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Ukraine FRL president Artur Martyrosian with Nathan Cleary in Manchester during the World Cup.


Ukraine Rugby League president Artur Martyrosian has appealed for players with Ukraine heritage to represent the war-torn nation in this year’s European Championship and 2025 World Cup qualifying tournament.

Speaking on the 12-month anniversary of Russia’s invasion of Ukraine on February 24, Martyrosian said players had now become soldiers and their priority was to continue defending the country.

Ukraine competed at last year’s European Under 19s Championship in Italy after receiving assistance from the government and the European Rugby League to help cover costs and organise a playing kit.

However, the situation had now worsened and Ukraine now needs to call on heritage players for the first time.

“We have a more difficult situation than with the Under 19s team because with that team, some of the players were too young to go into the army,” Martyrosian said.

“With the senior team, most of our players are now soldiers in the Ukrainian Army, so this year we have just one option to help with our preparation for the European Championship Group B, which will be held in October, and that is to invite experienced players with Ukrainian heritage.

“We can’t play in the European B Championship without players from other countries because unfortunately one year ago began this war and our players must be ready to resist the invasion.

“To continue our growth the only option we have is this invitation to heritage players in Australia and England.”

Canberra Raiders forward Hudson Young and Penrith Panthers halfback Nathan Cleary are the best known players with Ukraine heritage, while Cleary’s brother, Jett, is in the Panthers SG Ball team.


Raiders forward Hudson Young has Ukraine heritage.


A photo of Martyrosian with Cleary in Manchester during the World Cup was one of the International Rugby League’s most popular Instagram posts last year.

The Ukraine FRL hope to auction a polo shirt signed by Cleary to raise funds for the squad and the game in Ukraine.

“We know about Hudson Young, we know about Nathan and his younger brother Jett, and other players who aren’t such big names in the rugby league world,” Martyrosian said.

“We have at least seven players in Australia, but I think in the next few months the list will get bigger. Our main priority is to find funds for trips for these players, especially those in Australia because it is more expensive.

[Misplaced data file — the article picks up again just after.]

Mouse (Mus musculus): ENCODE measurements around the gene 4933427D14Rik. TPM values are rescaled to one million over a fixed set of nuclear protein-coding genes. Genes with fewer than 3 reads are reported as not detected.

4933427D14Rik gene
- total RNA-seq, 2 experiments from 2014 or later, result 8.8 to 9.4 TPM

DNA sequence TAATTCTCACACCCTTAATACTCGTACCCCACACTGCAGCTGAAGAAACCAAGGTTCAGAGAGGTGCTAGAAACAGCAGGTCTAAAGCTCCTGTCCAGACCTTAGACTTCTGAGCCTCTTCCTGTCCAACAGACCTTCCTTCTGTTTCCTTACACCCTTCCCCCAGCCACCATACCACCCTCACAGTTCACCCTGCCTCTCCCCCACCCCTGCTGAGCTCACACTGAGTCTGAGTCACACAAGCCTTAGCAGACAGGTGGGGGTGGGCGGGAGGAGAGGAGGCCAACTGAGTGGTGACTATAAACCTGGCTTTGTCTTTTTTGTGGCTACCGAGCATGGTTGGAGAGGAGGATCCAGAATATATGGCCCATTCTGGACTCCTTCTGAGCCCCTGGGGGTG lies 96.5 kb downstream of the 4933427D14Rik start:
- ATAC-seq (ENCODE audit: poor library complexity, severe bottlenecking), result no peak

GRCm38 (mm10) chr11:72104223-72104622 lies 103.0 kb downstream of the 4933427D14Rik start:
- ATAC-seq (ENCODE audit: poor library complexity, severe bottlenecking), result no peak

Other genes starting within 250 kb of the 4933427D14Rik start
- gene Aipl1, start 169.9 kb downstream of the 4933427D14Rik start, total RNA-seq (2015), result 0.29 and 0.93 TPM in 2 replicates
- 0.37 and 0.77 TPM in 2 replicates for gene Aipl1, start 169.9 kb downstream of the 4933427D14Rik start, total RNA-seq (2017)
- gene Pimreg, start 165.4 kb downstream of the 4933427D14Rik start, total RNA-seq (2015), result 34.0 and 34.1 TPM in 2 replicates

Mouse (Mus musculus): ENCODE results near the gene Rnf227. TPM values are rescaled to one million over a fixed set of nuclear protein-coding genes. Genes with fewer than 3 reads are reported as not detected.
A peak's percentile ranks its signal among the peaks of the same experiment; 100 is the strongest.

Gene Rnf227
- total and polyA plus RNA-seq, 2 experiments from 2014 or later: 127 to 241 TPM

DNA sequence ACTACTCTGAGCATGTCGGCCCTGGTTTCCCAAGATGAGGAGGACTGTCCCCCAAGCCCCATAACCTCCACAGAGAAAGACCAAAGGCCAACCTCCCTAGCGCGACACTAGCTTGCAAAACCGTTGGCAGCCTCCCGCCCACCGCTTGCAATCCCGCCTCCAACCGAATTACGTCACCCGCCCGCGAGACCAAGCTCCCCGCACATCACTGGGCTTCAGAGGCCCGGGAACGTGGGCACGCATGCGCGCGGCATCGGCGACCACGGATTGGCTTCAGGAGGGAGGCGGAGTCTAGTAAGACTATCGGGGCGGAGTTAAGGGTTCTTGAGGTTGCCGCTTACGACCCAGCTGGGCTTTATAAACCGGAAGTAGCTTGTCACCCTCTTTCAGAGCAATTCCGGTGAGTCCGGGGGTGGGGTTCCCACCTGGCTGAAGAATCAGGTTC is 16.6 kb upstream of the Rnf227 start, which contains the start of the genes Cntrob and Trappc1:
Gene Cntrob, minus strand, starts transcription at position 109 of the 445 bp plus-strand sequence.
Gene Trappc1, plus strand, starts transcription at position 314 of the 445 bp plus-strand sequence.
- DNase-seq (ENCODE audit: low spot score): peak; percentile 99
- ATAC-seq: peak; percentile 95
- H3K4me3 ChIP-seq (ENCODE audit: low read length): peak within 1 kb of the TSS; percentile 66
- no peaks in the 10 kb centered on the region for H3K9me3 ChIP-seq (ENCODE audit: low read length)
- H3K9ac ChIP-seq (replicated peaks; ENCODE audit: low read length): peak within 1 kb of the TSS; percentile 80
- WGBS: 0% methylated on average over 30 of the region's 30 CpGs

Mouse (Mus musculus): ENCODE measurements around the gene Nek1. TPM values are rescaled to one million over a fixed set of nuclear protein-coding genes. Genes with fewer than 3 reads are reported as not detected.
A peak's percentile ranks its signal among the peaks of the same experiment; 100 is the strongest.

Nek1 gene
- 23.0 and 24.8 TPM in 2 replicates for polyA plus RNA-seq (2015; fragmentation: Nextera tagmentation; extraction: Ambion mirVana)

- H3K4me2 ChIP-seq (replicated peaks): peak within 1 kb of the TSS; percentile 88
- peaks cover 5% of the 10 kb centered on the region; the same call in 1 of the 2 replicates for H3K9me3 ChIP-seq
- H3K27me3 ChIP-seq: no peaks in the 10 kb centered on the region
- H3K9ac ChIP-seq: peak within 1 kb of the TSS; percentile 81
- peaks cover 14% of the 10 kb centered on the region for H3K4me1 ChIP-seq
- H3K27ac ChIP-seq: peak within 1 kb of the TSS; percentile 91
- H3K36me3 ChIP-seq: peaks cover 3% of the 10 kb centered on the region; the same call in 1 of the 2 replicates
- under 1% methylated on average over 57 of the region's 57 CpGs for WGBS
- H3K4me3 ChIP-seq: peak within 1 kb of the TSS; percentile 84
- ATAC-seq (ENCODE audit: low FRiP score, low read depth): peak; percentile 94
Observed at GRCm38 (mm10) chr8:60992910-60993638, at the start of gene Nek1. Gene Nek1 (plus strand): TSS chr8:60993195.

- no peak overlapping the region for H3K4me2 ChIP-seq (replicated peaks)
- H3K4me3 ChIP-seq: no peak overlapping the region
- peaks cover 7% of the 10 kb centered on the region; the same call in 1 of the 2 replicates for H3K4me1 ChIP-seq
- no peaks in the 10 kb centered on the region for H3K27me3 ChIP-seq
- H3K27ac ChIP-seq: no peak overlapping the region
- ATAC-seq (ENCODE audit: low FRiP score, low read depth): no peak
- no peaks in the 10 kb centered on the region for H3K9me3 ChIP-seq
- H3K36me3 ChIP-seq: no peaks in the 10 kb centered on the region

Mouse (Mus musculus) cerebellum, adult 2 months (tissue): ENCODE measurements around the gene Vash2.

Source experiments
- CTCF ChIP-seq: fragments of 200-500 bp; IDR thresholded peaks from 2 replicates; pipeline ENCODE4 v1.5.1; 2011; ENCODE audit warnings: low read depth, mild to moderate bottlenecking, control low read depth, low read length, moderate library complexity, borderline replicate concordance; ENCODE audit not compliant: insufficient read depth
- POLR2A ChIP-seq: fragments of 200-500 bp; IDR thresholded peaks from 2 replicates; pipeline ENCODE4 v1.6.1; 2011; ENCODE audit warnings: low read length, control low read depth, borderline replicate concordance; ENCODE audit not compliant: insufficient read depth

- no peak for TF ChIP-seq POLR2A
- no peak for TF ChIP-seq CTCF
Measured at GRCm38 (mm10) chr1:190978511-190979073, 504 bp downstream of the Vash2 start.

“We ask not only rugby league players but rugby union players too because our situation is really very difficult.”


Nathan Cleary and brother Jett have Ukraine heritage (NRL Photos)


Ukraine is drawn to play in Greece and Norway in the European Championship Group B, with the tournament a stepping-stone to qualification for France 2025.

Both matches will be played away due to the ongoing war, which has now entered a second year, but Martyrosian said he hoped there would be some domestic matches played in 2023.

“We began rugby league in Ukraine in 2006 so this will be our 17th year and all this time we have built a structure from children in school teams, after that juniors, youth and the national team,” he said.

“Our main aim is to give more experience for our domestic players, so we didn’t invite players from other countries with Ukrainian heritage.

«That has not always been good for our international results, but it was good for our growth and our domestic championships.”


Ukraine in action against France.


Ukraine’s Super League Project, in which each domestic team developed a link with an English club, has been established, while eight player have enjoyed stints with Milford Marlins in England.

The aim this year is to play two rounds of Nines, along with a Nines Cup.

“We are now searching all options to find some funds to organise this competition we are planning to hold in the western side of our country,” Martyrosian said. “Maybe if the situation this year is better, we will hold the final in Kyiv.”

Martyrosian thanked European Rugby League general manager David Butler for his support in raising funds for the Under 19s team and organising a playing kit from Canterbury.

“A big part of members of our federation – players, coaches, referees, managers – are now in the Ukraine Army or Territorial Defence Force, working like volunteers,” he said.

“We need to defend our freedom because without this we don’t have a normal life with our families, and we can’t speak about anything else – rugby league too.”




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